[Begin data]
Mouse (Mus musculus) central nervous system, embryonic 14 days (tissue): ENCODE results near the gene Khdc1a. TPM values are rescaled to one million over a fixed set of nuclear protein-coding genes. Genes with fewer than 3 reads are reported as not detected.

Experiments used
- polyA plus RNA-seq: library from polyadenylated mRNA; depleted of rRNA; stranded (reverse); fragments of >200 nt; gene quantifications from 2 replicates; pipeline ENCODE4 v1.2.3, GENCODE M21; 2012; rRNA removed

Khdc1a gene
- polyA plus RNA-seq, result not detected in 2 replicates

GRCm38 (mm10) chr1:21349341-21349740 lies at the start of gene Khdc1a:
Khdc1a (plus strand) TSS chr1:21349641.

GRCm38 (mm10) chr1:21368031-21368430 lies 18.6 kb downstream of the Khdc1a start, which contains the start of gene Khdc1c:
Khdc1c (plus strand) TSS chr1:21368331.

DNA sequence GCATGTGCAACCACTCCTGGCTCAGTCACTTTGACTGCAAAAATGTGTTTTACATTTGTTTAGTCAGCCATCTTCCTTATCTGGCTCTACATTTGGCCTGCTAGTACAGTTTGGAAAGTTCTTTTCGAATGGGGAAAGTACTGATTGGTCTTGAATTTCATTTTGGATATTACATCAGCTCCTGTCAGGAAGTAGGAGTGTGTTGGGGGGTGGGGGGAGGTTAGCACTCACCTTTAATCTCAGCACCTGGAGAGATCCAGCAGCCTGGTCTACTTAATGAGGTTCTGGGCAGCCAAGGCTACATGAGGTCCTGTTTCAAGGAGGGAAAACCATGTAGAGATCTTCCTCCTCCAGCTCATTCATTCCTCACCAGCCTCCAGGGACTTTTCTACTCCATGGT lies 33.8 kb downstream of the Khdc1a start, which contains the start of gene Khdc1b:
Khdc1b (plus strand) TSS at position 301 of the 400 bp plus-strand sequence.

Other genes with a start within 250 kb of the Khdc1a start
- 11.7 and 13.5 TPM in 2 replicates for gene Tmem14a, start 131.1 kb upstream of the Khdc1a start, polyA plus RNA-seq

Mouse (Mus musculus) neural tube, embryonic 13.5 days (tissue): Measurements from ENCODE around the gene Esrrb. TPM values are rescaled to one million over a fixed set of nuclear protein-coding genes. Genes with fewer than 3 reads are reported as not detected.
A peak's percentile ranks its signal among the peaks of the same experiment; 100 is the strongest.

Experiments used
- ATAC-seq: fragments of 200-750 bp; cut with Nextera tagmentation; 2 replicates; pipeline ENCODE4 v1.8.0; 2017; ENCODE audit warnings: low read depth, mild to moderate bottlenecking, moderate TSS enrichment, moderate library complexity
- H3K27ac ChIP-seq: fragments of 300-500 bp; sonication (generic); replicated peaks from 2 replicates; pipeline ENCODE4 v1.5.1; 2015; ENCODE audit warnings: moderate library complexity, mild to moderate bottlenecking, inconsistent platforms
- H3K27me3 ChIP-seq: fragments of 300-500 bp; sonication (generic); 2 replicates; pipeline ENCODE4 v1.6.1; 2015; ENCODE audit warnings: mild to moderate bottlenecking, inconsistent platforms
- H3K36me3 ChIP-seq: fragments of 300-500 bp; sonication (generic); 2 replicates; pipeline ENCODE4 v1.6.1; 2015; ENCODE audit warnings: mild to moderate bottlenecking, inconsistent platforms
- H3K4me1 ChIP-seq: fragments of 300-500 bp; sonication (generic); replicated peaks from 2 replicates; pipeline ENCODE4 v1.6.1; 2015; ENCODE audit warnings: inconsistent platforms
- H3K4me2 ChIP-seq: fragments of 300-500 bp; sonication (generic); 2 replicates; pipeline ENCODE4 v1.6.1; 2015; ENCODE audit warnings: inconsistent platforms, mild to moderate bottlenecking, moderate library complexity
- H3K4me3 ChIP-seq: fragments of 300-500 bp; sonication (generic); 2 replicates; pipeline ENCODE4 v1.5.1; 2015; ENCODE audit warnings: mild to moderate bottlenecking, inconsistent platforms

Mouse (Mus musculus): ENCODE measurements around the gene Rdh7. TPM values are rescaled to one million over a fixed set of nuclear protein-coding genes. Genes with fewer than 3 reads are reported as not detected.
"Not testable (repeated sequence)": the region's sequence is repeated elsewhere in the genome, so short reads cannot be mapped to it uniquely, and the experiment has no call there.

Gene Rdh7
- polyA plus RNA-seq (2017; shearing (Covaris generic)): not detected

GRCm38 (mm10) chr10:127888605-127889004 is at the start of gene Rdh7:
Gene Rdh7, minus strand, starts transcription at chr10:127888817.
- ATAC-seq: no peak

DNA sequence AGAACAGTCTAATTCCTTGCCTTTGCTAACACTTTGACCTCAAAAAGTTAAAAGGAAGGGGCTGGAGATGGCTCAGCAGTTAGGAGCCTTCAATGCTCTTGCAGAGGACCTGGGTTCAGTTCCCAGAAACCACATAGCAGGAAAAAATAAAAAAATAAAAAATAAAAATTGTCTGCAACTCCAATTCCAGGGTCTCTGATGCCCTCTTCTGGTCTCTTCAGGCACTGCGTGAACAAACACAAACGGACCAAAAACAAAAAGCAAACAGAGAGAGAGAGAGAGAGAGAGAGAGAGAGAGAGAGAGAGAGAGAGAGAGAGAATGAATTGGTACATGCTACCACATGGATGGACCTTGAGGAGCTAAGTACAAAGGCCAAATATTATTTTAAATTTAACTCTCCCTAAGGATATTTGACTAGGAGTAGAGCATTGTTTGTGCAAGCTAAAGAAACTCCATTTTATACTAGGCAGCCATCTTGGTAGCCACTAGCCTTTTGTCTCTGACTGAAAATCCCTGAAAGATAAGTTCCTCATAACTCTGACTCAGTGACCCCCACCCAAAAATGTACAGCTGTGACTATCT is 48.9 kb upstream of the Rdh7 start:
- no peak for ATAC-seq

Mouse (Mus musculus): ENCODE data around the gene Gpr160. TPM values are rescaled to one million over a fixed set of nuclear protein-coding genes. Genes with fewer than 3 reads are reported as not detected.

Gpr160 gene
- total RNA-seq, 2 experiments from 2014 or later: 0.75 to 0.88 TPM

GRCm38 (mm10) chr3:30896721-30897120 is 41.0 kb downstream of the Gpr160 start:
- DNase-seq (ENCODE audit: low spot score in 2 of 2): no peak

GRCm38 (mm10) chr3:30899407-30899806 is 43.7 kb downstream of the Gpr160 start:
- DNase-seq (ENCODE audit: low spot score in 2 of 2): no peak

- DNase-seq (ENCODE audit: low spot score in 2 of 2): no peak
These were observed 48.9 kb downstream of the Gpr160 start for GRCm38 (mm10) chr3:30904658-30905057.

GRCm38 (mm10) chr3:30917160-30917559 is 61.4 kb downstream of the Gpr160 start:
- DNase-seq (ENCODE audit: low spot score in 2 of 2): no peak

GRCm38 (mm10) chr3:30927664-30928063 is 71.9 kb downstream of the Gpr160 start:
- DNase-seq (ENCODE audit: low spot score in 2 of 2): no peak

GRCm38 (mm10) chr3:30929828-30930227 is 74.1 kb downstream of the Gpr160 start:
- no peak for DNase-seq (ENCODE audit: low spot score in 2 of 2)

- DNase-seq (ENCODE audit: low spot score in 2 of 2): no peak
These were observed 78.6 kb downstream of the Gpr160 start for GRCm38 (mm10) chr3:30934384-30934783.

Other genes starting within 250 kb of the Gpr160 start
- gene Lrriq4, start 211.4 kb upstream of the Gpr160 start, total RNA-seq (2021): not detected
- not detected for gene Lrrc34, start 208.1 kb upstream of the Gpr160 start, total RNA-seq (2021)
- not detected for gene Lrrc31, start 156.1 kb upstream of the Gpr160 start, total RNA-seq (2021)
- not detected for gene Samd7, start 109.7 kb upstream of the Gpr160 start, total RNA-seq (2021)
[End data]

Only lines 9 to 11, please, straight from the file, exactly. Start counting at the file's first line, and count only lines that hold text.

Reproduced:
Khdc1c (plus strand) TSS chr1:21368331.

DNA sequence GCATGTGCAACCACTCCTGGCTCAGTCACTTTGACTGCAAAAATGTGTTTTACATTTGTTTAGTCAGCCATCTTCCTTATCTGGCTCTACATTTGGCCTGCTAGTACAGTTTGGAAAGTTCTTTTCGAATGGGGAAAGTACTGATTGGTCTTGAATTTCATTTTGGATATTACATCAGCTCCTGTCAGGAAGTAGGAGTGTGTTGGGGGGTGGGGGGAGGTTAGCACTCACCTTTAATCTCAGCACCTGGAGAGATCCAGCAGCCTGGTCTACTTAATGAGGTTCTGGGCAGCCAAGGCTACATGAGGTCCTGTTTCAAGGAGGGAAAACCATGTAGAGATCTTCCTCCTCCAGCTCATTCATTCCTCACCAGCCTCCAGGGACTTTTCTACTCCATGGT lies 33.8 kb downstream of the Khdc1a start, which contains the start of gene Khdc1b:
Khdc1b (plus strand) TSS at position 301 of the 400 bp plus-strand sequence.